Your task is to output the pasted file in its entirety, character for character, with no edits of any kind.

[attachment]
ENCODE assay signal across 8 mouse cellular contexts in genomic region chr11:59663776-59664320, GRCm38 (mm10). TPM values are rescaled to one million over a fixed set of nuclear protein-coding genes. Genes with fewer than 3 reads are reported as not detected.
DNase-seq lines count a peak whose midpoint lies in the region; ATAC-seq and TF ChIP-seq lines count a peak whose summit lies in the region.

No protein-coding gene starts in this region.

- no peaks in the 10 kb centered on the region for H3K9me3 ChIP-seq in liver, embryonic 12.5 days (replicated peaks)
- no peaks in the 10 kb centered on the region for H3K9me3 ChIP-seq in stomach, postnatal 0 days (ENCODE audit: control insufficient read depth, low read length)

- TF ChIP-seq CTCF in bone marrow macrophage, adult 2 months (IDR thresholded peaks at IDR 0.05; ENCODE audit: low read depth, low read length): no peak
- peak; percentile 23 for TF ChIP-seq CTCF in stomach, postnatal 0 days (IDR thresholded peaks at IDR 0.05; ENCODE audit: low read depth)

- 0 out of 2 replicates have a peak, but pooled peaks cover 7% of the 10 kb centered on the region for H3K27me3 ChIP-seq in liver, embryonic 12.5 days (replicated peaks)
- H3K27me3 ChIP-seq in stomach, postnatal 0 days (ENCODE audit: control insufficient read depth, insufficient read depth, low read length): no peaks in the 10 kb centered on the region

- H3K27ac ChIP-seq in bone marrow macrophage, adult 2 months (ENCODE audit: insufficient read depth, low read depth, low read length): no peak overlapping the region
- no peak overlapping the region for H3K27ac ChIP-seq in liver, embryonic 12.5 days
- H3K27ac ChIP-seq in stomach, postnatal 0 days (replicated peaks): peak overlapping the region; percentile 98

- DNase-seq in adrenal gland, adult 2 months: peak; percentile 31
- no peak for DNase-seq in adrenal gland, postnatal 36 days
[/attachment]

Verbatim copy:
ENCODE assay signal across 8 mouse cellular contexts in genomic region chr11:59663776-59664320, GRCm38 (mm10). TPM values are rescaled to one million over a fixed set of nuclear protein-coding genes. Genes with fewer than 3 reads are reported as not detected.
DNase-seq lines count a peak whose midpoint lies in the region; ATAC-seq and TF ChIP-seq lines count a peak whose summit lies in the region.

No protein-coding gene starts in this region.

- no peaks in the 10 kb centered on the region for H3K9me3 ChIP-seq in liver, embryonic 12.5 days (replicated peaks)
- no peaks in the 10 kb centered on the region for H3K9me3 ChIP-seq in stomach, postnatal 0 days (ENCODE audit: control insufficient read depth, low read length)

- TF ChIP-seq CTCF in bone marrow macrophage, adult 2 months (IDR thresholded peaks at IDR 0.05; ENCODE audit: low read depth, low read length): no peak
- peak; percentile 23 for TF ChIP-seq CTCF in stomach, postnatal 0 days (IDR thresholded peaks at IDR 0.05; ENCODE audit: low read depth)

- 0 out of 2 replicates have a peak, but pooled peaks cover 7% of the 10 kb centered on the region for H3K27me3 ChIP-seq in liver, embryonic 12.5 days (replicated peaks)
- H3K27me3 ChIP-seq in stomach, postnatal 0 days (ENCODE audit: control insufficient read depth, insufficient read depth, low read length): no peaks in the 10 kb centered on the region

- H3K27ac ChIP-seq in bone marrow macrophage, adult 2 months (ENCODE audit: insufficient read depth, low read depth, low read length): no peak overlapping the region
- no peak overlapping the region for H3K27ac ChIP-seq in liver, embryonic 12.5 days
- H3K27ac ChIP-seq in stomach, postnatal 0 days (replicated peaks): peak overlapping the region; percentile 98

- DNase-seq in adrenal gland, adult 2 months: peak; percentile 31
- no peak for DNase-seq in adrenal gland, postnatal 36 days